Wednesday, August 30, 2017 / Perth Australia / By Niekie Jooste
In this edition of "The WelderDestiny Compass":
In the not so distant past, the mention of a drone conjured up images of deadly military drones shooting missiles from the sky. This image is however changing rapidly, as flying recreational drones is starting to be a big thing.
It has become quite affordable to buy a drone that is able to capture really good video images while flying in a rather smooth and stable manner. As the characteristics of ease of use and greater affordability take hold, the commercial applications of drones are busy exploding. From the mundane to the exceptional and heroic, the commercial roles for aerial drones seem almost endless.
While we pray for the victims of disasters like the hurricane in Texas, or the landslide in China, disaster relief teams harness aerial drones to assist in life saving work. In some remote areas, medical supplies and samples are transported via drone. In sports coverage, drones are increasingly replacing more costly and risky options such as helicopters.
In the industrial world, aerial drones are replacing helicopters and light aircraft for geological surveys, power line inspections and cross country pipeline inspections.
It is clear that drones are no longer just for adrenalin junkies and military types. Today we consider where the explosion in drone technology could go within the maintenance and welding industry.
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In the oil and gas industry, the use of remotely operated vehicles is nothing new. Unmanned underwater vehicles have been extensively used in the subsea pipeline industry and off-shore oil and gas installations. These "drones" have become indispensable in these industries, and have no doubt saved many lives, if the same jobs had been done by human divers.
With a history of being willing to spend big to develop remotely operated vehicle applications, it is only a matter of time before the oil and gas industries turn to aerial drones for a lot of difficult, expensive and dangerous work.
The main applications for now are associated with inspection and data gathering. Not only can we have high definition video images captured, but these images can be combined with image analysis software to enable greater efficiency and precision than is possible with human vision alone. When combined with artificial intelligence and machine learning, the potential for rapid inspection of infrastructure becomes really promising.
We need to keep in mind that the amount of information and precision of data interpretation can be greatly increased by using multiple sensors in conjunction with each other. Think visible image and infrared image data combined with laser distance measurements.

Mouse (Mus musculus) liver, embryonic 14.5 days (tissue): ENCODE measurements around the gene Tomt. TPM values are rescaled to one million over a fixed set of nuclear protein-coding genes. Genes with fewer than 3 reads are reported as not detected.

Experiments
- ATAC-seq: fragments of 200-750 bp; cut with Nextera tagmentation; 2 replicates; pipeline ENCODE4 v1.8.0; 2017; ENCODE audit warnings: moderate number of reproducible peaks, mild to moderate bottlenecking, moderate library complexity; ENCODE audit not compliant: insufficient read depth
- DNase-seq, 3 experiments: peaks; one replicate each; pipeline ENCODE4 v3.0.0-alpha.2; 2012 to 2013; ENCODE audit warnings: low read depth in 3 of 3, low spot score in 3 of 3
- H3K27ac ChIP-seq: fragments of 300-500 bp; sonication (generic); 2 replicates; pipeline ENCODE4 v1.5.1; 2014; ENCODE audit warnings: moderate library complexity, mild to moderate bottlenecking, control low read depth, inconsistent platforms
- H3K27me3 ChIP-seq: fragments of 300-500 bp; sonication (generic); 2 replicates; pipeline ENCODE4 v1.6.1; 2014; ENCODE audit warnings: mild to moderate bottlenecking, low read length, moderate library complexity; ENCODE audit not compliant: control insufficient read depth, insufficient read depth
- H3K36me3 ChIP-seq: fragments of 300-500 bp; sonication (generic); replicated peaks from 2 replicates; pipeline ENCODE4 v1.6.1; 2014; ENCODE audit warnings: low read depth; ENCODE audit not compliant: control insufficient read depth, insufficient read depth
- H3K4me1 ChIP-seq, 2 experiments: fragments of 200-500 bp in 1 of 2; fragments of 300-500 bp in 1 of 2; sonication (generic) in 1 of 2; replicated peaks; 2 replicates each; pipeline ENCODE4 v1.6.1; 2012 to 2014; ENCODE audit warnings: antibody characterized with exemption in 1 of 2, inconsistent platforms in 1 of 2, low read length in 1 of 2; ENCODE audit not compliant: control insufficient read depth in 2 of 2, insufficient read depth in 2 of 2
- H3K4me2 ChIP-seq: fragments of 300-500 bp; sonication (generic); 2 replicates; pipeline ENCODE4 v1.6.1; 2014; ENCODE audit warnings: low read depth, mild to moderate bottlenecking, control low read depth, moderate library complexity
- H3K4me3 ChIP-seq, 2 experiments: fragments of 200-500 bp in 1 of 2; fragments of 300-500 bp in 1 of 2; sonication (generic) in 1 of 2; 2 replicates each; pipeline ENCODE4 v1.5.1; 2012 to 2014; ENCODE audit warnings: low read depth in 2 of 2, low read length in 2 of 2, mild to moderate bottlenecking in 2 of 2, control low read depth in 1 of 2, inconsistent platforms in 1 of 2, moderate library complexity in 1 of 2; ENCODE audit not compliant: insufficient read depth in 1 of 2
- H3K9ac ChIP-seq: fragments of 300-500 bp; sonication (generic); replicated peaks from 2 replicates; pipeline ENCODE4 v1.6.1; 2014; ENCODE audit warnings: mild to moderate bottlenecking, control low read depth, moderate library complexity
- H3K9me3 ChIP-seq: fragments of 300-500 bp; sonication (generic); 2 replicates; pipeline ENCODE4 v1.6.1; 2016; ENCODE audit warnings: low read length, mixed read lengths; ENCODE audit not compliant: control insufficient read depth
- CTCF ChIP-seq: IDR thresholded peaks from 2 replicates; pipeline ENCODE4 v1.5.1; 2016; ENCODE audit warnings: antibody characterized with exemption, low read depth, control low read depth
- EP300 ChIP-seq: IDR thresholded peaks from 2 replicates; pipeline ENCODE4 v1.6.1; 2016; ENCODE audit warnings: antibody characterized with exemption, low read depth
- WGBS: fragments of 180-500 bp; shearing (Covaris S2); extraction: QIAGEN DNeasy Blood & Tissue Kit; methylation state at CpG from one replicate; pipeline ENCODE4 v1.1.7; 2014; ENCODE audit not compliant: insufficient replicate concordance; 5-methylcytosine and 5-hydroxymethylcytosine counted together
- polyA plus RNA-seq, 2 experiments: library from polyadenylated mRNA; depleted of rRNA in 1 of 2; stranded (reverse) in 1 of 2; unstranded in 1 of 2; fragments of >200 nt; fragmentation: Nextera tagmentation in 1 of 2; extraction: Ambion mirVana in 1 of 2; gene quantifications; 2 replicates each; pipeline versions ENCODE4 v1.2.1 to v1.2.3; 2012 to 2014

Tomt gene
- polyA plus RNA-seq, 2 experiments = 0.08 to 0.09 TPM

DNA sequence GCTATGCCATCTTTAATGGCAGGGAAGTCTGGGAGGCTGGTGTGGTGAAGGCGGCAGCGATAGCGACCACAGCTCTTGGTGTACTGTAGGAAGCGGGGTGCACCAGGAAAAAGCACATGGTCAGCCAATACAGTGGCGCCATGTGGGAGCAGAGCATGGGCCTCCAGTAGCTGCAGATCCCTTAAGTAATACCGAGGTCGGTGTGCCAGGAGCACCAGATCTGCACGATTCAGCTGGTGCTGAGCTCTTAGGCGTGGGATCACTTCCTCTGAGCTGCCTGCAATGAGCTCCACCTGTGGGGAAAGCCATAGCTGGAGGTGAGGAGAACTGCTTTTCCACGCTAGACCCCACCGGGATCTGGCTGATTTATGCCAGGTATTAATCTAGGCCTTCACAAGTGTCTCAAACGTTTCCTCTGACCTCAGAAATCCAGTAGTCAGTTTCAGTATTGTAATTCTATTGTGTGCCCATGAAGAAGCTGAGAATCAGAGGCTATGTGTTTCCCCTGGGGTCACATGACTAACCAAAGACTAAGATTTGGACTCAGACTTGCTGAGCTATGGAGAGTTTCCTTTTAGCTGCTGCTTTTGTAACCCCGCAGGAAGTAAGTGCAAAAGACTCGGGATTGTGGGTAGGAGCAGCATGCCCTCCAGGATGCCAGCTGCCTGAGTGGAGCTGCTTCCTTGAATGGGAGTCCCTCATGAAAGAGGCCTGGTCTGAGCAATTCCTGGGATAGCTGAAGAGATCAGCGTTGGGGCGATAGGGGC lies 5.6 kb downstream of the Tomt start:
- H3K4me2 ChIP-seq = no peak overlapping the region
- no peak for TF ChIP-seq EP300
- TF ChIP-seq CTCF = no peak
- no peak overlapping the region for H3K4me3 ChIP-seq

So, why use drones at all?
The first drone advantage is access: Aerial drones can move in three dimensions, so they can access parts of a structure that would be extremely costly or unsafe for humans to access. There are also collision tolerant drones that allow access into confined spaces that would be dangerous or impossible for humans to access.
The second drone advantage is efficiency: It is much cheaper to operate a drone than a helicopter or plane. It is cheaper to use a drone for inaccessible inspections than to building scaffolds for human access. Potentially drone "fleets" could be stationed on unmanned off-shore platforms to provide monitoring inspections of the facilities, without having to mobilise human inspection crews. The drones can "dock" themselves to re-charge between flights, and to download high volumes of data for analysis.
The third drone advantage is safety: Instead of asking humans to access high installations like flare towers, we can get a drone to get the information for us. Instead of crawling into confined spaces where humans could be overcome by noxious gasses, we can send in a collision tolerant drone. Instead of sending humans over the side of oil and gas platforms for inspections, we can send drones.
Obviously not all measurements can be made with drones, but a drone survey could identify the "worst" looking spots for closer inspection by humans using techniques such as ultrasonic testing.
Have you seen those surgeons that can perform surgery on the other side of the world by using remotely operated surgery "robots"? That is really amazing. When it is more costly to provide the people with the skills, (specialist surgeons in this case) than it is to provide the robots, then economics start to allow that kind of application.
Now imagine if a remotely operated "welding robot" could be flown to an inaccessible location, and you, the welder, could perform the welding remotely? I have no doubt that that kind of thing will eventually become possible, but in the short to medium term there are a number of obstacles to overcome.
The most important is that current welding power supplies are rather big and heavy. Even the new inverter power supplies are rather heavy in the bigger scheme of things. Then we still need the portable power. That would require high energy density batteries. Again, rather heavy in the bigger scheme of things.
So, until welding power supplies are not miniaturised, and battery technology is not improved by an order of magnitude or better, this dream will remain exactly that. A dream. We will however be keeping an eye on these power supply and battery technologies!
So, while drone welding is certainly still rather distant, we will none-the-less interface more and more with drone technology in our field maintenance jobs. - Maybe I should take up drone piloting as a hobby!
Yours in welding
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